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he has worked closely with a of russian entities. ishas appeared on r.t. which the kremlin's essentially t.v. station in the united states. went to their gala in moscow putin. next to he has been working for the elements of the turkish government, and just in -- i was election day, published in an op ed, calling on the united states to iman.ately extradite this the justice department has said, the president, obama, has said there cannot be any decisionization of a like this. you can't just get up there as a say, youficial and
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know, this guy needs to go. we need to send him, because and there arety all kinds of legal norms. so the question is, to what is general flynn willing to and able to moderate his very lot ofviews about a these issues and overcome some of the positions he's taken in the past? published a book this year that brought up some of the points that david mentioned charging that intelligence about terrorist totally politicized and manipulated for political outlining a very, policy towardher terrorism along some of the lines that donald trump has advocated. >> that's one of the interesting questions, because he's been out on the campaign trail. been a strong advocate, probably as strong as anyone in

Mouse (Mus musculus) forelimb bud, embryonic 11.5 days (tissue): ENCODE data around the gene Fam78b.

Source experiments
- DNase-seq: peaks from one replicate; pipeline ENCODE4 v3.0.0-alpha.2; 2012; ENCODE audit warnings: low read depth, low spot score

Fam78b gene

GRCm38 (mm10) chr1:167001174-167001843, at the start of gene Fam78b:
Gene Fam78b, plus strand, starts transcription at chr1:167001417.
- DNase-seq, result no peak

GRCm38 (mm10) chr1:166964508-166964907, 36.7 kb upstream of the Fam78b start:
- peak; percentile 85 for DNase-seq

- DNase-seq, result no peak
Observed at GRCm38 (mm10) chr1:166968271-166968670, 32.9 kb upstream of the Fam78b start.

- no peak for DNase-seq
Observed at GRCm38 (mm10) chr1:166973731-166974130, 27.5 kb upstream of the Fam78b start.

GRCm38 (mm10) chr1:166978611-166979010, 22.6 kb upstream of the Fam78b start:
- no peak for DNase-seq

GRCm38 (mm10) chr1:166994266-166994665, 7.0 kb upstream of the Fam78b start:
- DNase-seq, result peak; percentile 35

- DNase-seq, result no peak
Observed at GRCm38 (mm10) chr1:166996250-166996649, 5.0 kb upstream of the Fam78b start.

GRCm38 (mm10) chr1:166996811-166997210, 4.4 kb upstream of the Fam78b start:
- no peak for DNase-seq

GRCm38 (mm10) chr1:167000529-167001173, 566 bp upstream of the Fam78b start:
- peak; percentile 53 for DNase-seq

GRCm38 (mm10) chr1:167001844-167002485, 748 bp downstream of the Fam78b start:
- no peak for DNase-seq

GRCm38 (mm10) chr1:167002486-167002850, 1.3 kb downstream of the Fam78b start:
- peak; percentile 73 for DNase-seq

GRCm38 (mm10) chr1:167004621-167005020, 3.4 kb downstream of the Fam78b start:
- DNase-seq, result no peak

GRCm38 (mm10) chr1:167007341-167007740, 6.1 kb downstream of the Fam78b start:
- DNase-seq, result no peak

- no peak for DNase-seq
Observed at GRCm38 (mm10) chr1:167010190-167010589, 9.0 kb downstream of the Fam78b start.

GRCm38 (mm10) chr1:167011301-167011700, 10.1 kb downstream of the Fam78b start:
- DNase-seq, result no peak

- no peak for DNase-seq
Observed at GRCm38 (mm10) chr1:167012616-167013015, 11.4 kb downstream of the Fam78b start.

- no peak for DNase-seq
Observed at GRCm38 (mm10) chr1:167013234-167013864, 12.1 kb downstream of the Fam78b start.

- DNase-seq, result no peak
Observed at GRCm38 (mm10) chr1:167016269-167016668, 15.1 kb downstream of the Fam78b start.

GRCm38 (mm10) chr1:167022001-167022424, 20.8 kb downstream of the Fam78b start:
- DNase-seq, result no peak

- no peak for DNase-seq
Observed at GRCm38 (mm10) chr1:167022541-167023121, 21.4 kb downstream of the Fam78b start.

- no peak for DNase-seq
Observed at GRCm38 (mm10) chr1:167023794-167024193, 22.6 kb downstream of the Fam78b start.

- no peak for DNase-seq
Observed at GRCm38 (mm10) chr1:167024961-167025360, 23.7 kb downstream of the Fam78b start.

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the national security field for almost a been surrogate for him on the campaign trail. what has he said on the campaign that suggests what he might be telling trump? know? do you >> well, for one thing, he made a big appearance at the national convention and gave a pretty fiery speech. thes on the floor of convention during that speech. of the "lockome her up" chants about hillary i think is one of to things that gave pause other military veterans, including some former members of the joint chiefs, who asked the about whether that was over-politicalizatiopoliticali. there have been lots of military officials who have been very good national security advisors. skocough versus